| What do you think I am, a Saint?
The Sunday school teachers at Liberty Baptist were having an argument
no, a discussion about unruly kids. Mrs. Ketts
was of the opinion that any behavior short of dangerous was acceptable,
while Mr. Radi wanted more discipline.
You must try to understand, Mr. Radi, American kids are not like
kids in India.
Ive noticed. They are disrespectful and ignorant. I have never
seen such behavior among teenagers before. And these kids are supposed
to be Christian.
Mr. Radi, you havent been here long.
I mean, in the
United States. Being a Christian has nothing to do with it. Perhaps Christians
in India are better behaved because everyone is better behaved.
No, Christians in India are better behaved because Christians in
India are Christian.
Whats that supposed to mean?
Mrs. Ketts, be honest with me. How many of the kids in your class
do you think are really born again?
She looked down at the table and sat silently. After a pause during which
a person could have gotten up, poured a cup of coffee and returned to
his seat, she looked up and said, If you keep thinking like that,
you wont fit in here.
Now it was Mr. Radi who was silent. He couldnt figure out what she
meant. Was there a rule about questioning someones salvation?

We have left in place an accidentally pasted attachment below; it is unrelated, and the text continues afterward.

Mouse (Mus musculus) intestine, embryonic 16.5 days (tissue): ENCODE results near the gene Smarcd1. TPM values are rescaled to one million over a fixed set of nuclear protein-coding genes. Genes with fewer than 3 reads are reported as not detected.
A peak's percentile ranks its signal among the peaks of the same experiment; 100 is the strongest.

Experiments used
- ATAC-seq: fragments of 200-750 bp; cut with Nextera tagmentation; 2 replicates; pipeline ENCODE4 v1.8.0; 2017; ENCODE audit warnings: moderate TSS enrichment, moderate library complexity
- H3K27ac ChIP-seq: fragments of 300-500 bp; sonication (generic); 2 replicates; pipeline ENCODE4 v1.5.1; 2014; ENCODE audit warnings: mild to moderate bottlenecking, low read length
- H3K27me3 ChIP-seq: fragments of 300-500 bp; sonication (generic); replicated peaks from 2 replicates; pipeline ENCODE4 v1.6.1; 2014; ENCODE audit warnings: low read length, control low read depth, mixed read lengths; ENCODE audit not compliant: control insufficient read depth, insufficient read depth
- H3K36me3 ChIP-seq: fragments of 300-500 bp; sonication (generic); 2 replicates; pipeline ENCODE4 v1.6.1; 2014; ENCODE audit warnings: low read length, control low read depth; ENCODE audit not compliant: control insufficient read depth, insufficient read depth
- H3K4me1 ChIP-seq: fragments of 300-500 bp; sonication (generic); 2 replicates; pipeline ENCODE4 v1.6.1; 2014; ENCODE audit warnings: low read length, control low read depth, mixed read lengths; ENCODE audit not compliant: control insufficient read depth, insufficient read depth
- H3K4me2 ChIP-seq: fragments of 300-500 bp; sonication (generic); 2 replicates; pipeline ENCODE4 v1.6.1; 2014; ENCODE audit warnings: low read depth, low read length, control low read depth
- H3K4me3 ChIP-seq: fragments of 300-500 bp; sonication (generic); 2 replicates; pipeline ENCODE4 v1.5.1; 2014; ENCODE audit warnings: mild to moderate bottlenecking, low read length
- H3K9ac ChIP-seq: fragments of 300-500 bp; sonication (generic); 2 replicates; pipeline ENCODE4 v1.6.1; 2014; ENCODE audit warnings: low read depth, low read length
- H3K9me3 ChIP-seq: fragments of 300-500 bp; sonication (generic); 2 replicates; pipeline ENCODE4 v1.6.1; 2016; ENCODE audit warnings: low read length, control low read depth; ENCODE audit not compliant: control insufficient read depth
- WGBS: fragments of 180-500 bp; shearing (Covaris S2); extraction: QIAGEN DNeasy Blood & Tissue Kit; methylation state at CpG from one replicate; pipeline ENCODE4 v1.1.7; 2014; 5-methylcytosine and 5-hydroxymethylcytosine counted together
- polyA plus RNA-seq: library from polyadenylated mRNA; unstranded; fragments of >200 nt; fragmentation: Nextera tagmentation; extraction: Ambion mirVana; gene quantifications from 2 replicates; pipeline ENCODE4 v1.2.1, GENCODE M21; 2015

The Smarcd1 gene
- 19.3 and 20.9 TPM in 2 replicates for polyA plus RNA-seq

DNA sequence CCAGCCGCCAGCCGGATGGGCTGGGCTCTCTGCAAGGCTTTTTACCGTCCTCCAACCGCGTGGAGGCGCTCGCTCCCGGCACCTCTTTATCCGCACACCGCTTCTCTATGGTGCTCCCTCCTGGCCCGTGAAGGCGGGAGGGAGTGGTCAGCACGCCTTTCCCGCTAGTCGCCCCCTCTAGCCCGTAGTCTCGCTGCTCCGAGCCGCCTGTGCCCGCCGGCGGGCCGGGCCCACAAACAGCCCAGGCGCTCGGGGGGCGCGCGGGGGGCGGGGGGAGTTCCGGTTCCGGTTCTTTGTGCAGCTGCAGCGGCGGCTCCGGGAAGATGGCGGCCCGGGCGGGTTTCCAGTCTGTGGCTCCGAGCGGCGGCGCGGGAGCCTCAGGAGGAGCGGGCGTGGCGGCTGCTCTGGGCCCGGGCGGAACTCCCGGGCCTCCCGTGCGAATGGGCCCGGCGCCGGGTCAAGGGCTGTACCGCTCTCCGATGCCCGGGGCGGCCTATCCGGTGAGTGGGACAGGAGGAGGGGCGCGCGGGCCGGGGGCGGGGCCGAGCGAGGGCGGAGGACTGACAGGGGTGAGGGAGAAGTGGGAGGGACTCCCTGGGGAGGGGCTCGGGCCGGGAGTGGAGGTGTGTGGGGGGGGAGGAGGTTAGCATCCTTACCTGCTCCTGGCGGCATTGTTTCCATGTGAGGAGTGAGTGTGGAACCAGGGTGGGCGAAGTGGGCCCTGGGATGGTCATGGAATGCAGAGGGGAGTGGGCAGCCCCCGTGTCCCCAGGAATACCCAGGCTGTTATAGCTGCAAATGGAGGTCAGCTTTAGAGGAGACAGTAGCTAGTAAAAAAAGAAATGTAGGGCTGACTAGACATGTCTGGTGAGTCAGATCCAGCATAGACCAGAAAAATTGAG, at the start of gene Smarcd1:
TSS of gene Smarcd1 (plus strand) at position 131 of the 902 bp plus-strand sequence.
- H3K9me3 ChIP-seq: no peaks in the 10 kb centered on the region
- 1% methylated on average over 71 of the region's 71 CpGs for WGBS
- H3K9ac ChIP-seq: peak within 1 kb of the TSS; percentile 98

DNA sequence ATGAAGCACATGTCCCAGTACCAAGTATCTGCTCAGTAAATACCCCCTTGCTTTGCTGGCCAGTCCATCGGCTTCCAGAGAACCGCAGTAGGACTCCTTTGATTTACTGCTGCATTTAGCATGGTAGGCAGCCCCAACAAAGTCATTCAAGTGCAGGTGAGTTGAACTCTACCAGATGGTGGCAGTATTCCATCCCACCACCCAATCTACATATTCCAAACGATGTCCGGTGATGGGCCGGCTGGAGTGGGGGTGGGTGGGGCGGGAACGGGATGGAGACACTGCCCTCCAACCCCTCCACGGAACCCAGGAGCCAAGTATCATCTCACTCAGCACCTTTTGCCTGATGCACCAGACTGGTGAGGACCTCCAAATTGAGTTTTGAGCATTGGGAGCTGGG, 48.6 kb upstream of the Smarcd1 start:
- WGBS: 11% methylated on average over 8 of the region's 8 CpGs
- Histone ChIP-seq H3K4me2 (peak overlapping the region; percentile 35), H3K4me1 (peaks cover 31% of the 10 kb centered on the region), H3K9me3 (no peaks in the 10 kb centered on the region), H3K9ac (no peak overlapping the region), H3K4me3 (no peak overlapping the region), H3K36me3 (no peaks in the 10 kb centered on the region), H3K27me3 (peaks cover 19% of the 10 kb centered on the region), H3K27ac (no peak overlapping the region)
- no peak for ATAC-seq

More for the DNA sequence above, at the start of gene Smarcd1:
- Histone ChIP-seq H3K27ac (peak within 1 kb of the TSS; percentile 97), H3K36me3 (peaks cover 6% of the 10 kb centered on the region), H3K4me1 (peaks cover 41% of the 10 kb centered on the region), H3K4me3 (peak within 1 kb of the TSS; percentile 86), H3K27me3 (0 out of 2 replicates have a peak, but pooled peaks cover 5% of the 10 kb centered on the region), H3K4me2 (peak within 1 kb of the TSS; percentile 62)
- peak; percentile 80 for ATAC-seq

Just then the pastor came in. Sorry Im late. What did I miss?
Mr. Radi just said our teenagers dont act like Christians.
Oh, well, I guess thats why we need you Mr. Radiso you
can teach them how to act like Christians.
Im afraid I cannot take the place of the Holy Spirit. Most
of the kids in my class show no sign of being born again.
Oh? Is this a new doctrine from India? Is there some foolproof way
of knowing who is or isnt a Christian?
This conversation illustrates the typical, American evangelical attitude
toward salvation and behavior. When church kids come back from Bible camp
or the sanctuary altar having given their life to Jesus, we
hope for the best and brace for the worse. Our low expectations are consistent
with a theology that sees salvation as merely a state of mind, not a supernatural
indwelling of the Holy Spirit.